In short, tracking your HRV allows you to learn more about your body's autonomic nervous system — these are your internal flight/flight and rest/digest triggers, which help manage your stress throughout the day. You can learn more about why it's an interesting measurement in a deep dive I did on the subject for iMore, but what about tracking it on your Apple Watch? It's not quite as straightforward as opening the Heart Rate app (though it is pretty simple once you know where to go).
How your Apple Watch monitors HRV
When you first put your Apple Watch on for the day, you'll trigger an HRV morning reading; the wearable monitors your heartbeat steadily for one minute, then uses under-the-hood calculations* to come up with your HRV average, displayed as ms (milliseconds) in the Health app for iPhone.
*Apple currently uses SDNN to track HRV in the Health app. This average is useful to get a basic idea of your nervous system's patterns, but Apple doesn't yet offer a more detailed look at any other time- or frequency-based HRV data (though it does store your beat-to-beat readings and timestamps).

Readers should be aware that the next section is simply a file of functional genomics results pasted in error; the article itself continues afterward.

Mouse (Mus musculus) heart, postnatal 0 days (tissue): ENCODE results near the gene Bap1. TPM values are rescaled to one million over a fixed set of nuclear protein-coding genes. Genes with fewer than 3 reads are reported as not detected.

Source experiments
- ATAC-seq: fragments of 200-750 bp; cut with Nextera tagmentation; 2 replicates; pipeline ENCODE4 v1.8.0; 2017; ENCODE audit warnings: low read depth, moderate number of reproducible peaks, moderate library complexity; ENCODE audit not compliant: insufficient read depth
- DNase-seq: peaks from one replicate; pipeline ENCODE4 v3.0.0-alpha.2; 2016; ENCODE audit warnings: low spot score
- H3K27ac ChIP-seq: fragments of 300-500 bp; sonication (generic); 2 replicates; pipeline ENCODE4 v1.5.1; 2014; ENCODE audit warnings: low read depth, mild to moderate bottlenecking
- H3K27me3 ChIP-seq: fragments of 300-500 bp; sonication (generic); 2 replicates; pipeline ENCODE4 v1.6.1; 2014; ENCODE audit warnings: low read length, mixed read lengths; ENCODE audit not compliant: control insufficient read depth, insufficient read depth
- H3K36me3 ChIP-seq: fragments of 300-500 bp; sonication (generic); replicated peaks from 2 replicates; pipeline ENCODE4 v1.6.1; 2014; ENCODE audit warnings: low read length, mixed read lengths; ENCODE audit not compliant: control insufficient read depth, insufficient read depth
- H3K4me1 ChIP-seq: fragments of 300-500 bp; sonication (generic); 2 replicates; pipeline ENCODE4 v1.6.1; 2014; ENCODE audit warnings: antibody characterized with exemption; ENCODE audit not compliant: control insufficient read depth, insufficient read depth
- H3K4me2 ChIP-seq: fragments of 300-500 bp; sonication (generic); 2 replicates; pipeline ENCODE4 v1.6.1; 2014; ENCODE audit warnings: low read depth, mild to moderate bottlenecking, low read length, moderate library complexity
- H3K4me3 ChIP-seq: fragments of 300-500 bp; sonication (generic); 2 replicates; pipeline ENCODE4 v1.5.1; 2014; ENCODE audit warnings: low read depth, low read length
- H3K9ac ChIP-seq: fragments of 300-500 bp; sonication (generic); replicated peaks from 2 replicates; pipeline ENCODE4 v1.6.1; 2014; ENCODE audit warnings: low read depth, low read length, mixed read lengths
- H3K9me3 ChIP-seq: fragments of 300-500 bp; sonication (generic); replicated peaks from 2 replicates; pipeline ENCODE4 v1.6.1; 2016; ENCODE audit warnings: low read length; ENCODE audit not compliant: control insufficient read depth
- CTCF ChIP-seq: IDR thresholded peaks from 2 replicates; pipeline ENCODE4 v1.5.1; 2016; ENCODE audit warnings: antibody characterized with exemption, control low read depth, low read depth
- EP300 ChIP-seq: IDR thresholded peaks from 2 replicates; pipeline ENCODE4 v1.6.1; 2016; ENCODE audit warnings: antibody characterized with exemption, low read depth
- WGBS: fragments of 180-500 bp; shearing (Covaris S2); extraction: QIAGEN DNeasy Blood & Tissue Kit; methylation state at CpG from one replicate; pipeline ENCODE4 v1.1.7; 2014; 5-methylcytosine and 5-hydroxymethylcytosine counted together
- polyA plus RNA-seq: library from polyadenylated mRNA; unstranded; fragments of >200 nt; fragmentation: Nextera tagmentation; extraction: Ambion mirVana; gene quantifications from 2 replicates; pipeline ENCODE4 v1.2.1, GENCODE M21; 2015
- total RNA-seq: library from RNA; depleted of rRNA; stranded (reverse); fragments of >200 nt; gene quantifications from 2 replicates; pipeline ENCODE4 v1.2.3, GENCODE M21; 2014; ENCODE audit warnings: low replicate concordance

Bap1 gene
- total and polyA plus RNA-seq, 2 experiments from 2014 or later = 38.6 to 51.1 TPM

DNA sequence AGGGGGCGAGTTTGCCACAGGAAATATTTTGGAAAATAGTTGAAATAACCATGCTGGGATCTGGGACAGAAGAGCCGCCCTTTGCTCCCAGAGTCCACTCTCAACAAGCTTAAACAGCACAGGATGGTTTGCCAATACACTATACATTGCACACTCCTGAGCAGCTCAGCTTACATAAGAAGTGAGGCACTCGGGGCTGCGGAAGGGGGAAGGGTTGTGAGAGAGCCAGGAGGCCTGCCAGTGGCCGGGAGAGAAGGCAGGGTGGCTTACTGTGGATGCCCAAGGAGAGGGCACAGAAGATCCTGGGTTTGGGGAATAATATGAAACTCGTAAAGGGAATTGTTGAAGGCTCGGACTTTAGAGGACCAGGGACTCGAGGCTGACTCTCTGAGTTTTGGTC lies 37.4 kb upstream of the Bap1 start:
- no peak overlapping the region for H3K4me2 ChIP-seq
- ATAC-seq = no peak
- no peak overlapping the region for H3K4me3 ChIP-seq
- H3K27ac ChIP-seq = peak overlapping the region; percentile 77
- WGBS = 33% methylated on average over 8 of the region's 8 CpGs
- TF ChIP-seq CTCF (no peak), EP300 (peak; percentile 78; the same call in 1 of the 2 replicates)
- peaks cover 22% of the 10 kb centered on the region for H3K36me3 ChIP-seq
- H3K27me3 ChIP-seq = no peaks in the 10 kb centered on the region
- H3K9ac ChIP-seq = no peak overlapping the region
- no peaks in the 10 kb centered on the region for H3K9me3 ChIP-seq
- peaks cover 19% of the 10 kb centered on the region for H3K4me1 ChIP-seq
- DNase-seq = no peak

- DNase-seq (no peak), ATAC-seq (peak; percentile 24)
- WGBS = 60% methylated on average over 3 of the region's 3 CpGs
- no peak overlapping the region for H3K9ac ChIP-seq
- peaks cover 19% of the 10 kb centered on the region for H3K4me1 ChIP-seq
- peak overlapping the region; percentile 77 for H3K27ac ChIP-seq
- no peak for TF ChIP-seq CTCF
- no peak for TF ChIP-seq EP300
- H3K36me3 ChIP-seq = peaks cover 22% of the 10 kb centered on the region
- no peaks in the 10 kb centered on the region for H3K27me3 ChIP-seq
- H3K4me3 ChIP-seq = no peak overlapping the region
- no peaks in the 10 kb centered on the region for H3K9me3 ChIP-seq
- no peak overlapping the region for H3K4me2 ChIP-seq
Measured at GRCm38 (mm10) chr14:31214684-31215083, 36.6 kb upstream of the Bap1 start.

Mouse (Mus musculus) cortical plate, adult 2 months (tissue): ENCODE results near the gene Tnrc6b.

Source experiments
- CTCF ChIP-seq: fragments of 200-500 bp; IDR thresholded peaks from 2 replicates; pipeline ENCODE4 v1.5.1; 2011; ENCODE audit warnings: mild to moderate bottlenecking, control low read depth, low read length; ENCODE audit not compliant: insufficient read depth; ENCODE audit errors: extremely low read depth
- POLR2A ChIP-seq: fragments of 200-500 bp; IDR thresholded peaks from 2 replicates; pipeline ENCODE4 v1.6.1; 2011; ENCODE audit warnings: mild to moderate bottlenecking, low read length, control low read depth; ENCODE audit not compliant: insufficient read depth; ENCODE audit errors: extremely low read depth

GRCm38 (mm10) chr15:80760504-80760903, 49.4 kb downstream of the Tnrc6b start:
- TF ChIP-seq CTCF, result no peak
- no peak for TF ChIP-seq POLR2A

You can also force an HRV reading at any time by starting a Breathe session on your Apple Watch, though there's no official way to check your readings afterward on the wearable itself — you have to go to the Health app to view your HRV measurement.
How to manually monitor your HRV on Apple Watch
- Get in a place where you can be still for a minute; sit straight up or lie down on your back.
- Open the Breathe app on your Apple Watch.
- Press Start.
- Go through the Breathe session.
Once you've finished your Breathe session, you can view your HRV score on your iPhone.
- Open the Health app on your iPhone.
- Select the Health Data tab.
- Tap on the Heart subsection.
- Select Heart Rate Variability.
Here, you can view your HRV scores by Day, Week, Month, or Year. You can also tap on Show All Data to see your daily scores and beat-to-beat measurements.
Let us know in the comments.
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Serenity was formerly the Managing Editor at iMore, and now works for Apple. She's been talking, writing about, and tinkering with Apple products since she was old enough to double-click. In her spare time, she sketches, sings, and in her secret superhero life, plays roller derby. Follow her on Twitter @settern.